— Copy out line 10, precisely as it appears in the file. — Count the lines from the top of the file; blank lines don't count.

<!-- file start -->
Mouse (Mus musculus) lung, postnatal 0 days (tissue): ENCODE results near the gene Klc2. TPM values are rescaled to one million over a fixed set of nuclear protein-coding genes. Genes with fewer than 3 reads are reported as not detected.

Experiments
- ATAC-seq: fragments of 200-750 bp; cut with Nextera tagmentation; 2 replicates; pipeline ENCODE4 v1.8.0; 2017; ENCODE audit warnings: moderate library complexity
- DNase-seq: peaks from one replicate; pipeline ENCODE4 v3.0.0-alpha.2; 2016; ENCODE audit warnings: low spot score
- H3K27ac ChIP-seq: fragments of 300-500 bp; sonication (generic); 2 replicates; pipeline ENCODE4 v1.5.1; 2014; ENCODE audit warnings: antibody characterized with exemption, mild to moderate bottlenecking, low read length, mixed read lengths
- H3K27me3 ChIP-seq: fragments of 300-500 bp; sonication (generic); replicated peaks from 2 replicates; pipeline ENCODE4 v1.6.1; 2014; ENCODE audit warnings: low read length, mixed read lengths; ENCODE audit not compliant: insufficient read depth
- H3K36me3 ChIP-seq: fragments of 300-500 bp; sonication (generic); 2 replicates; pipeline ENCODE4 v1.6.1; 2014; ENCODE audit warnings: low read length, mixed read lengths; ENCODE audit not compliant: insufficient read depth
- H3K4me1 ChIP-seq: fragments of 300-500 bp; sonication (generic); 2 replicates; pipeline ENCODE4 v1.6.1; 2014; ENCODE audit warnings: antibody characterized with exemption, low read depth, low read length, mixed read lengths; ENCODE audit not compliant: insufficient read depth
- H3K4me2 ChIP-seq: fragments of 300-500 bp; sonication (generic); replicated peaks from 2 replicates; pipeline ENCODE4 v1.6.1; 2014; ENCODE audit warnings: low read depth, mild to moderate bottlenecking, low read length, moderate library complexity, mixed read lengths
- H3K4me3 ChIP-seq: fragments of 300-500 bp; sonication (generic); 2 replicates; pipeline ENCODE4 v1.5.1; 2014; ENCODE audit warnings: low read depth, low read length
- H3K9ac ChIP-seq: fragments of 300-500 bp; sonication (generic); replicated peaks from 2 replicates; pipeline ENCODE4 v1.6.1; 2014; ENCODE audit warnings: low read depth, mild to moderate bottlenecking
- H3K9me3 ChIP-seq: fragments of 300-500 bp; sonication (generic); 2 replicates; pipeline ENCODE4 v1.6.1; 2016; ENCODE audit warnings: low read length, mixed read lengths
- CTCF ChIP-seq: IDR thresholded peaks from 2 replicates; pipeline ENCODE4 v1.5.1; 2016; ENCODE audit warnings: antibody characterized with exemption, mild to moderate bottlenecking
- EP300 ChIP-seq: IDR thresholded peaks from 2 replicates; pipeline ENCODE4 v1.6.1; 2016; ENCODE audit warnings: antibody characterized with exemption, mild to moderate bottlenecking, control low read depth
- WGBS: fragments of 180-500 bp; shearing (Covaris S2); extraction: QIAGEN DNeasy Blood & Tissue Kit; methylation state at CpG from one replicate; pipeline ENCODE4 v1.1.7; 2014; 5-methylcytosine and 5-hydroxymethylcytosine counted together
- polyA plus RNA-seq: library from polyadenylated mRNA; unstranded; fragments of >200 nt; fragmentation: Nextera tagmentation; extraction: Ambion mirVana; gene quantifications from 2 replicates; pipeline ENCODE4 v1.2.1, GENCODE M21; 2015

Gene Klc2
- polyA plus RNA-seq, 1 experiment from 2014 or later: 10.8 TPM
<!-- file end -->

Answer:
- H3K4me3 ChIP-seq: fragments of 300-500 bp; sonication (generic); 2 replicates; pipeline ENCODE4 v1.5.1; 2014; ENCODE audit warnings: low read depth, low read length